It's March 2011. "I'm sorry, you have a BRCA1 mutation," says the Genetics Consultant. I'm not expecting this news. I start crying. I'm thinking about my daughter and my sisters. I feel like I'm to blame. How will I tell my family?
I'd been in the same consulting room a year before, a day after finishing chemotherapy, a lumpectomy and radiotherapy for a rare breast cancer. The Consultant had explained that all cancers are 'genetic' in that they arise from the action of damaged genes but only 5 - 10 per cent of breast cancers are the result of damaged genes - 'mutations' - which have been inherited. In the other 90 per cent or so of cases of 'sporadic' cancer, the damage in the gene occurs to cells across our lifetime, a so-called 'acquired mutation.' I wasn't surprised to be told I was at a low risk of having an inherited mutation as I had already been told I had no relevant family history twenty years previously. Although I wasn't eligible for genetic testing on the NHS, I could take part in research which would test for the BRCA1/2 while looking for other mutations.
Women with a BRCA1 mutation face a 60 - 90 per cent chance of developing breast cancer and around a 60 per cent chance of developing ovarian cancer. In the weeks that followed, I searched for positives - 'that explains why I got breast cancer,' and 'at least no one else in my family will have to go through cancer.' It was a long time before I appreciated my ongoing risk - just because I had already had breast cancer didn't mean I wouldn't get it again. In fact, I might be more likely to develop another cancer. I felt like a cancer-bomb.
I feel I'm supposed to say that the decision to have a preventative bilateral mastectomy was easy. It wasn't. I didn't want to have surgery. But, I reasoned, I didn't want cancer again either, so six months later, I went ahead with a bilateral mastectomy. A year later, my ovaries and fallopian tubes were removed.
Talking to other women and reading their accounts of how they'd felt, coped and the decisions they made was invaluable. Now the baton has passed to me to share what I've learned:
• Everyone has BRCA1/2 genes - it's mutations in these genes which can cause cancer.
• Mutations can be inherited from fathers as well as mothers (my mutation came from my father). As men have a 50-50 chance of inheriting a mutation, they need to consider their risk and the chance they might pass the mutation on to their children.
• Finding out you have an inherited mutation can feel like a life-changing moment, interrupting and consuming your life. You might be surprised by your feelings. There's no right or wrong way to feel.
• Having an increased risk of developing breast and ovarian cancer doesn't mean that you will definitely develop cancer. You have some difficult decisions to make but you don't need to make them straight-away.
• We don't yet know why some women with mutations develop breast cancer, others develop ovarian cancer and some never develop either disease. Our understanding of genetic risk is imprecise and evolving.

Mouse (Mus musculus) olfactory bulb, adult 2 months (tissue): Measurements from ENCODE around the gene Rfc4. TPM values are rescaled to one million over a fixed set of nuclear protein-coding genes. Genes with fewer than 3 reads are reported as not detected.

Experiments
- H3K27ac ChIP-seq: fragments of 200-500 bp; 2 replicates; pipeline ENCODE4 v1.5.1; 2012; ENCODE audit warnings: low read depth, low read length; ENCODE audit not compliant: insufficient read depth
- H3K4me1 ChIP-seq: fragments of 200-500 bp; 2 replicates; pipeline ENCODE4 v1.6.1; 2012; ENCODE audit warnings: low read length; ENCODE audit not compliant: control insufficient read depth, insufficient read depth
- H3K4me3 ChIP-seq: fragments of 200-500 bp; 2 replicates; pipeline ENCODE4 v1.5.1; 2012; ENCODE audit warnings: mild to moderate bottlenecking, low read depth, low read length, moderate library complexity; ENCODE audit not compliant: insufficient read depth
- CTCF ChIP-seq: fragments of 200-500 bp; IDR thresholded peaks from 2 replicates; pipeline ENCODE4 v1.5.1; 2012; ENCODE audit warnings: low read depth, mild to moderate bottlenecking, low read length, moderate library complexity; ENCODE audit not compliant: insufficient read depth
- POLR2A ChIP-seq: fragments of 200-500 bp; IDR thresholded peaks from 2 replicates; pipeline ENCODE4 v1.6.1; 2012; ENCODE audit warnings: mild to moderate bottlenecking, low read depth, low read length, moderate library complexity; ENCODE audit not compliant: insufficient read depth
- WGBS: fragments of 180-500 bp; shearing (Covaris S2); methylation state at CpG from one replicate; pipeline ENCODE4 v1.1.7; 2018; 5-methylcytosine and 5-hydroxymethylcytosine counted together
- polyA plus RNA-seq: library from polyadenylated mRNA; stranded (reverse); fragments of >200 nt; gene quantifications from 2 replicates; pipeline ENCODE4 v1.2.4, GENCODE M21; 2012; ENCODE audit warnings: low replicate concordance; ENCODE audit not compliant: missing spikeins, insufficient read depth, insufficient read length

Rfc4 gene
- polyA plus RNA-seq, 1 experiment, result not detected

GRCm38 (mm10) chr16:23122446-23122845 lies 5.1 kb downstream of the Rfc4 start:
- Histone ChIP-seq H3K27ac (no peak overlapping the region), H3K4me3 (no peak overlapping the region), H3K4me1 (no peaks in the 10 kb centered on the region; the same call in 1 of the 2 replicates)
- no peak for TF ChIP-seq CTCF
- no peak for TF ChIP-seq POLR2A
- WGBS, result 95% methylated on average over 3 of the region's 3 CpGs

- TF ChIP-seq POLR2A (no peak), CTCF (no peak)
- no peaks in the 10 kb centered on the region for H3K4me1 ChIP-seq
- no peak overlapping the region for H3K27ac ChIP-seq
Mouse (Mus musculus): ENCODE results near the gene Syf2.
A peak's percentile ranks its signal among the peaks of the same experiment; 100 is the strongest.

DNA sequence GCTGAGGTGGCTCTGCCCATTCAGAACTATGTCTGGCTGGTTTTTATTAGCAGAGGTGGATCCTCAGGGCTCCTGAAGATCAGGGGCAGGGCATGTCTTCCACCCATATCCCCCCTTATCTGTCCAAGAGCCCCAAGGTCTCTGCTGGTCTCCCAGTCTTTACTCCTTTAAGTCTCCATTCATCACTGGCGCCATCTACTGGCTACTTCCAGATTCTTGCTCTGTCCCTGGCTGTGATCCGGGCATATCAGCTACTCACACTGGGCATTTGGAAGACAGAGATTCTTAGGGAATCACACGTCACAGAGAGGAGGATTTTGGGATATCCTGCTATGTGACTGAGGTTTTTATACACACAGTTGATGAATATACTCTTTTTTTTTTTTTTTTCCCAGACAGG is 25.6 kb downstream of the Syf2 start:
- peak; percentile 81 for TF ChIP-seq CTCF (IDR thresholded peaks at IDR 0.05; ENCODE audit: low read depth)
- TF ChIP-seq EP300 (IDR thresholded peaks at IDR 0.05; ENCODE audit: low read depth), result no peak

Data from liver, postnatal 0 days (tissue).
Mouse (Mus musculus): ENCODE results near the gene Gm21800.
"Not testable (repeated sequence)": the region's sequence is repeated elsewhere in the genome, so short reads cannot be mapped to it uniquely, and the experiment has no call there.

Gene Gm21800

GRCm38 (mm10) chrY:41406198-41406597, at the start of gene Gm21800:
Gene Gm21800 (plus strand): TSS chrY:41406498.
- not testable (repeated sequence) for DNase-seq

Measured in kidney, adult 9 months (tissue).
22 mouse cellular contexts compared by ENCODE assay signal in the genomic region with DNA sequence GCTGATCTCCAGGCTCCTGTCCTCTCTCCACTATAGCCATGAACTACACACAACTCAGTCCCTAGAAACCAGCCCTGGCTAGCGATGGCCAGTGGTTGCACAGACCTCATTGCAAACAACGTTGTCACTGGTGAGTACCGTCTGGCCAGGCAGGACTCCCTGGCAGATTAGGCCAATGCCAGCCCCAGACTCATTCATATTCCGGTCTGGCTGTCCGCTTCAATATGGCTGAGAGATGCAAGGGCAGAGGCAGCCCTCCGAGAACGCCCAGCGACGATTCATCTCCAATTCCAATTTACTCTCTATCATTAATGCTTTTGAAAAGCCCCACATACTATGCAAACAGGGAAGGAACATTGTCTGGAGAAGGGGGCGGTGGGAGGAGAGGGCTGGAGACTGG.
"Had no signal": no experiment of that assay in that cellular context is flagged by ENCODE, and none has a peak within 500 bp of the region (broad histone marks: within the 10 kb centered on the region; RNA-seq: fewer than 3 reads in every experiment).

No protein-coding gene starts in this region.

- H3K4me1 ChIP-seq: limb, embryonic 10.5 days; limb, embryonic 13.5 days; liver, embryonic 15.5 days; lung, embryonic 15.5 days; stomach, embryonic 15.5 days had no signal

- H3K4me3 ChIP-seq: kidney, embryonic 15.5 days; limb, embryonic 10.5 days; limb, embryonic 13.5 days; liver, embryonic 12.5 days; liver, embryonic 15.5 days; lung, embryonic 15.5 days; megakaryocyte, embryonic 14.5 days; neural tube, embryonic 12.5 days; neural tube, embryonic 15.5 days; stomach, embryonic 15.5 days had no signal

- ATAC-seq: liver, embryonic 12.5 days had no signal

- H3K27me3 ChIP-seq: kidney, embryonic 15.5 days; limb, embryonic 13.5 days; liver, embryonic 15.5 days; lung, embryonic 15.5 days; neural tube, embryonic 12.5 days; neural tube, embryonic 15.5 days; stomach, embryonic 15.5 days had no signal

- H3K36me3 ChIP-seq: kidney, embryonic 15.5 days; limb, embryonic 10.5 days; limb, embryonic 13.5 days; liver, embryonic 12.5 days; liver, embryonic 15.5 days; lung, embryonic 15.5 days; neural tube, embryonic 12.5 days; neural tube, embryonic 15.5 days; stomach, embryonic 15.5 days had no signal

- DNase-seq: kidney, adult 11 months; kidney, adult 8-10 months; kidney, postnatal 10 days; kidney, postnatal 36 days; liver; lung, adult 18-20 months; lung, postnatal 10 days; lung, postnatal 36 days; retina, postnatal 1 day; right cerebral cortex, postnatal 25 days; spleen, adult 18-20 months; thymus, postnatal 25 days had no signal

• Women with a BRCA1/2 mutation, and those at risk of developing inherited breast cancer, have two options: risk-reducing surgery or screening.
• How you choose to manage your risk is, I think, one of the biggest decisions you'll ever make. How did you approach other significant decisions in your life - where you live, your work? Do your research. Listen to your instincts.
• Ultimately only you can decide what's right for you. Family members might make different decisions, they might not even want to get tested - respect and support one another's feelings and choices.
• The needs of women who have already been diagnosed with breast and ovarian cancer differ from those of healthy individuals with a family history - knowing whether we have a BRCA1/2 mutation can inform decisions about the most effective treatments and how we manage future risk.
Following my surgery in 2012, cancer was discovered in the tissue removed from my other breast, a devastating discovery that meant more chemotherapy. This sneaky tumour hadn't shown up on any scans. I was lucky, risk-reducing surgery may have saved my life.
I didn't know my future held breast cancer. But what if you could change your high risk genetic inheritance? Information about inherited risk offers us the chance to change our genetic destiny, to alter our future. I've learned to feel empowered by this knowledge; it's meant I can manage my ongoing risk and give myself the best chance of living a long and healthy life.
Find Tamsin Sargeant at: Research Centre for Building Resilience in Breast Cancer
Breast cancer is the most common cancer in the UK, so even if a relative has had breast cancer, it doesn't mean you are likely to develop it too. If you are worried about your family history of breast or ovarian cancer, speak to your GP or a health professional.
Breast Cancer Care
Free Helpline 0808 800 6000 (Monday-Friday 9am-5pm, Saturday 10am-2pm)
The Royal Marsden NHS Trust Foundation (2013) A beginner's guide to BRCA1 and BRCA2
Friedman, S., Sutphen, R. and Steligo, K. (2012) Confronting Hereditary Breast and Ovarian Cancer, John Hopkins PressSuggest a correction